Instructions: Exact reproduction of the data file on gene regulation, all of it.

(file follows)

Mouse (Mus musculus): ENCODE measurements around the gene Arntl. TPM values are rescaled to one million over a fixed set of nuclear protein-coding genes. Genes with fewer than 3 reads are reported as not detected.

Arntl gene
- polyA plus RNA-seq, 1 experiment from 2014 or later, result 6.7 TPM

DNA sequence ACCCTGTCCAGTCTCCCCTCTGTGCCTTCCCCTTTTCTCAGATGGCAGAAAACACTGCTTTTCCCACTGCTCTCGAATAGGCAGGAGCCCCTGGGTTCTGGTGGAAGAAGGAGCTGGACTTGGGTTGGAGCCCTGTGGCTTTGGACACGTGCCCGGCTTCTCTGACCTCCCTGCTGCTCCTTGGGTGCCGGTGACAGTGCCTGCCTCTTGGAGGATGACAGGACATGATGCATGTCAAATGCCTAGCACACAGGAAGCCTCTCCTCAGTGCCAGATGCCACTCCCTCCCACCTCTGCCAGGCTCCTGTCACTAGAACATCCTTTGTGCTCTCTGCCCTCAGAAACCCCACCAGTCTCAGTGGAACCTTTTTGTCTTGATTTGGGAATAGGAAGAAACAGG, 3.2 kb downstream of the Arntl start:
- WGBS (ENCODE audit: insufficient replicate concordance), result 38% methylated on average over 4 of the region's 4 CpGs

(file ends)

Mouse (Mus musculus): ENCODE measurements around the gene Arntl. TPM values are rescaled to one million over a fixed set of nuclear protein-coding genes. Genes with fewer than 3 reads are reported as not detected.

Arntl gene
- polyA plus RNA-seq, 1 experiment from 2014 or later, result 6.7 TPM

DNA sequence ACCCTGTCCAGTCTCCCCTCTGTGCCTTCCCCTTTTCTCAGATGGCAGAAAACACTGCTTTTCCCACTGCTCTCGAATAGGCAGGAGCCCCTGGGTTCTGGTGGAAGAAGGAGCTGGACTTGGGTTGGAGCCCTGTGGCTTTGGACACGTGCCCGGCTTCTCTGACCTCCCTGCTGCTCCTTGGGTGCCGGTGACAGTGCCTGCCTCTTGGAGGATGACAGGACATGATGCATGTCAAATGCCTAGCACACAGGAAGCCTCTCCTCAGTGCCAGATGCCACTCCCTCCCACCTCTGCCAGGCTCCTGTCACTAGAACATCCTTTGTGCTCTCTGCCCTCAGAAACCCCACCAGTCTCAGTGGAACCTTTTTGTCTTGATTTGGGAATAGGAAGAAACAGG, 3.2 kb downstream of the Arntl start:
- WGBS (ENCODE audit: insufficient replicate concordance), result 38% methylated on average over 4 of the region's 4 CpGs